South Carolina is a leader in manufacturing thanks to companies such as Boeing, BMW and Michelin.
Frank Ervin draws a circle on a map to explain why being in South Carolina is so important to his company. “You have to be inside the ‘just in time’ circle,” says Ervin, manager of government affairs at Magna International, a global supplier of automotive components. Proximity to markets is one reason why South Carolina is a recognized manufacturing leader across a broad range of sectors, from auto production and aerospace to food processing and pharmaceuticals.
Other factors include an integrated transportation network, the Port of Charleston, the availability of a skilled workforce, coordinated training programs and a pro-business environment. Those attributes are attracting business investments and new jobs to the state in record numbers. Boeing, for example, has nearly 340 suppliers in South Carolina and spends more than $240 million on purchases from suppliers and vendors inside the state.
International Manufacturers Grow
Toray Industries Inc., a Tokyo-based Boeing supplier that manufacturers carbon fibers is building its only consolidated manufacturing facility in North America in Spartanburg County. The company will invest $1 billion over the next decade and expects to create 500 jobs. Industries Inc., a Tokyo-based Boeing supplier that manufacturers fibers, textiles, plastic resins, films and carbon fiber, is building its next facility in Spartanburg County. The company will invest $1 billion over the next decade and expects to create 500 jobs. E&I Engineering Ltd., an Irish-owned company that provides switchgear and power distribution solutions throughout the United Kingdom and Europe, plans to invest $17 million to establish its first U.S. operations in Anderson County. The investment is expected to create 250 jobs over the next five years. Trelleborg Wheel Systems, a manufacturer of off-road tires, selected Spartanburg County for its first North American factory.
The facility will produce radial tires for agricultural machinery. Trelleborg is investing $50 million in the facility and expects to create approximately 150 jobs by 2018. German automaker BMW is expanding its plant in Spartanburg for the fifth time with a $1 billion investment that is expected to create 800 new jobs. The expansion will increase production capacity to 450,000 vehicles annually – up from 350,000 a year – and make the facility the highest-capacity plant in BMW’s global manufacturing network by the end of 2016. Thanks to the presence of manufacturers like Michelin, Bridgestone and Continental, South Carolina has been called the tire capital of the U.S., adding to the list of top 10 tire producers. Singapore-based Giti Tire is establishing a manufacturing facility in Chester County, which will be the company’s first plant in North America.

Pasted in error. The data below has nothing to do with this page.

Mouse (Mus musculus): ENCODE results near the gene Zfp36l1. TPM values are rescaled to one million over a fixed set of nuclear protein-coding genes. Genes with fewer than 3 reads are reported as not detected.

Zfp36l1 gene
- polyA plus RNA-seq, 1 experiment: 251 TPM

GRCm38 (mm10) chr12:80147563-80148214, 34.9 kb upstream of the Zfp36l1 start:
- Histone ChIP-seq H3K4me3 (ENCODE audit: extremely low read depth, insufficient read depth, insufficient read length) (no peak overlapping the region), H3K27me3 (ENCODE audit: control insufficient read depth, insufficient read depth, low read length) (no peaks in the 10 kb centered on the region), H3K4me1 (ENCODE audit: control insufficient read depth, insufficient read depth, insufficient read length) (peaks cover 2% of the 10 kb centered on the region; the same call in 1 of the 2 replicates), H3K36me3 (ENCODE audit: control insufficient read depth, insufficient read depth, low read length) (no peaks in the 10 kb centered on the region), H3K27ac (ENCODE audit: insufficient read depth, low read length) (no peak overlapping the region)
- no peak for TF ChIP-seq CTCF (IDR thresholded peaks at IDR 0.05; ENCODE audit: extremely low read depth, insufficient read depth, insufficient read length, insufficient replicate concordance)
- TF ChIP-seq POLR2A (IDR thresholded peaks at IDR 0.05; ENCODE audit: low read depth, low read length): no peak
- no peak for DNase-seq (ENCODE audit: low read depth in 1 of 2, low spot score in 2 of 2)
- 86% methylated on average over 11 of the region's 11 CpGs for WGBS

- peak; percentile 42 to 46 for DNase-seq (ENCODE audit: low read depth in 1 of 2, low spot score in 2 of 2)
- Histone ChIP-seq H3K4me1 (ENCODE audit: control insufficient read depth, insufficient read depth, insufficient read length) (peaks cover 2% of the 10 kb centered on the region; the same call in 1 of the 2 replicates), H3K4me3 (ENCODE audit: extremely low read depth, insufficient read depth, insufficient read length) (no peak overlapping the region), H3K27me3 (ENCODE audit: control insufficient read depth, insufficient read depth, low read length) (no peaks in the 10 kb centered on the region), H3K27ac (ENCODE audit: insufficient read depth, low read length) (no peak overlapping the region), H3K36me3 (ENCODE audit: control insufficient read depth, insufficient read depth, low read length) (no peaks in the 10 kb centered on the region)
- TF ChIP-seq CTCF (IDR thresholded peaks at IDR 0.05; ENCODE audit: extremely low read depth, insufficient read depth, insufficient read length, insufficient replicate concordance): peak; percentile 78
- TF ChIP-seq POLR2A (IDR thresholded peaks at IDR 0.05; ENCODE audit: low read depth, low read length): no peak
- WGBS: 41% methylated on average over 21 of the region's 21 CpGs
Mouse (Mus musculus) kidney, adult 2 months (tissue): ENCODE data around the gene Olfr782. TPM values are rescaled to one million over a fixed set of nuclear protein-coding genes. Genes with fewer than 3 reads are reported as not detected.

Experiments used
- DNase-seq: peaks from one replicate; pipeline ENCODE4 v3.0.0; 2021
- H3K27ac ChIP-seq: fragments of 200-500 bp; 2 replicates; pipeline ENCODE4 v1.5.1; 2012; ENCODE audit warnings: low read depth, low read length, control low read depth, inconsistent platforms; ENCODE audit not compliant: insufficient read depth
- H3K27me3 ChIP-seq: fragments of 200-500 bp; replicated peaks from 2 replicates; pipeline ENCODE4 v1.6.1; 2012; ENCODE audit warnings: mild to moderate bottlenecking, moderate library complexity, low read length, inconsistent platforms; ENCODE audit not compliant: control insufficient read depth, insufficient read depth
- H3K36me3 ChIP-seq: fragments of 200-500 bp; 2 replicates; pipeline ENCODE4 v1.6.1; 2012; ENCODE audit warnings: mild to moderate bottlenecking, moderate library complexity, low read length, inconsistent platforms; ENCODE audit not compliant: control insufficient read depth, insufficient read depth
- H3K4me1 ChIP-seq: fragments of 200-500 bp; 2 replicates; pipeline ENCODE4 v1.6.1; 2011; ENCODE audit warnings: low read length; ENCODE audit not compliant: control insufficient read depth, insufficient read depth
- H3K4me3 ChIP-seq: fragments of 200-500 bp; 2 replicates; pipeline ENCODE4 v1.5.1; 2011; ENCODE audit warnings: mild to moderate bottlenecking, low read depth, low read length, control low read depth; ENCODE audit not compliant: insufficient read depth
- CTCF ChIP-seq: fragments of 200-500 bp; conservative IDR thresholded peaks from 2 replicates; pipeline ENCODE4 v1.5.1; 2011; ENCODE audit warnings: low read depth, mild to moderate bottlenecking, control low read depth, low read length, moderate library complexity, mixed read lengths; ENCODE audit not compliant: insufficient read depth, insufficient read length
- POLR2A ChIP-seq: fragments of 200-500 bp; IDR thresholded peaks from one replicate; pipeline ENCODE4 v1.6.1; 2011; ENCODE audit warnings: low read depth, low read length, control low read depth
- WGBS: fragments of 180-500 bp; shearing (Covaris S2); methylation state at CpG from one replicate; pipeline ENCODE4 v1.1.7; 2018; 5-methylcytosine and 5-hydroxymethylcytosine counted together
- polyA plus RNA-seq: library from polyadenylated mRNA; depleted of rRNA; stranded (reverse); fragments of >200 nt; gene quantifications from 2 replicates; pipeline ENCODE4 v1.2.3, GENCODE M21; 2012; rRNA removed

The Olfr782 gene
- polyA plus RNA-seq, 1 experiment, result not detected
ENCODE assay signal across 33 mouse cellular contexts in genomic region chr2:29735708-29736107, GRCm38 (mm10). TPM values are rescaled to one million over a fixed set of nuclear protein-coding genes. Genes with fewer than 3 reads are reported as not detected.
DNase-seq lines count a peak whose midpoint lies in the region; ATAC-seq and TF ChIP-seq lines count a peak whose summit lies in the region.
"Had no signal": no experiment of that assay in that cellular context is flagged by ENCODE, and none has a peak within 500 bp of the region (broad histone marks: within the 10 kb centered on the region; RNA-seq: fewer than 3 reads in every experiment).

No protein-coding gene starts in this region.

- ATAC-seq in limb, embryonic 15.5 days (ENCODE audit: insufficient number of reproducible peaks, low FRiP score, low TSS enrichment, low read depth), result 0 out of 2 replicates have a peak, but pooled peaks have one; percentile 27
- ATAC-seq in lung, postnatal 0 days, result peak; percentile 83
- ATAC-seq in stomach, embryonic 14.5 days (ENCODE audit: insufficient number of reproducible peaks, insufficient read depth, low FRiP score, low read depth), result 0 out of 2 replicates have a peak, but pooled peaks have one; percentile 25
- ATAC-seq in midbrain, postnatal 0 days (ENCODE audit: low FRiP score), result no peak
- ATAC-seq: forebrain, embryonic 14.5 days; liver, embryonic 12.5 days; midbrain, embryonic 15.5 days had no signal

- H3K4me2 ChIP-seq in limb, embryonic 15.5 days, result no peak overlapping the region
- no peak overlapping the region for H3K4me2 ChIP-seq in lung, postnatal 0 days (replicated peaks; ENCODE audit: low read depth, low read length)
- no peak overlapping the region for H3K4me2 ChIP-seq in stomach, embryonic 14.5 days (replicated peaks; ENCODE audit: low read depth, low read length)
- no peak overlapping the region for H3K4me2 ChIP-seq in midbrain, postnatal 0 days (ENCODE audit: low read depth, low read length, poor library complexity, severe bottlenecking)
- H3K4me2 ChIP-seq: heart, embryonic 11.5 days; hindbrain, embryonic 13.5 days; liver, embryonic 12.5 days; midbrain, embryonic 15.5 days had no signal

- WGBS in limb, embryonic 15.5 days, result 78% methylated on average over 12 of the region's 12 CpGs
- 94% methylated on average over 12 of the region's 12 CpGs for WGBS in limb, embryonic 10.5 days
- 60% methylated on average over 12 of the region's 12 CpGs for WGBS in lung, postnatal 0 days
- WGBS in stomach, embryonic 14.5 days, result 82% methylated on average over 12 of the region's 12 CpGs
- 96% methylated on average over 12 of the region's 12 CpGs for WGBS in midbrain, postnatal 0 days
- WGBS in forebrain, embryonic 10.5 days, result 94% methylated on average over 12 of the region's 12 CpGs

Giti expects to invest $560 million and create 1,700 jobs over the next decade. The growth of globally recognized manufacturers in South Carolina generates increased investment and expansions by numerous companies that are part of their supply chain. Magna International has a major presence in South Carolina as well. The Canada-based company has 315 manufacturing operations and 87 product development, engineering and sales centers in 29 countries – four of which are in the Palmetto State. The company’s facilities in Greenville, Greer, Spartanburg and Piedmont are important suppliers for the Southeast’s rapidly growing automobile manufacturing industry. Together, the facilities employ 1,700 workers.
Close to Customers
Most of Magna International’s South Carolina production goes to BMW in Spartanburg, Mercedes-Benz in Alabama, Kia in Georgia and Volkswagen in Tennessee, all comfortably within Ervin’s just in time circle. “We want to be as close to our customers as we can,” Ervin says. “Where we sell it is where we build it.” Ervin says the commitment of government officials at every level to the success of job creators encourages businesses to invest in South Carolina.
“A lot of that is the result of the business climate in South Carolina, the legislative climate and a governor who understands business,” he says. Kiswire, a major producer of steel cord for the tire industry, is also growing in South Carolina. The Korea-based company invested $45 million over two phases of an expansion in Newberry County, where it is creating 75 new jobs. The facility is Kiswire’s second factory in Newberry County. “South Carolina’s strategic location, skilled workforce and growing presence of international tire manufacturers made that decision easy, says David Minnick, Kiswire’s president and CEO. “We have had great success with our first plant and the workforce.”
Other reasons for the addition of the second manufacturing facility include the presence of numerous tire manufacturers within a day’s drive. “That helps logistics costs,” Minnick says. “We supply every tire maker in the U.S. and will supply most of the new tire plants being built in the U.S.”
Read how rural areas attract manufacturers to South Carolina.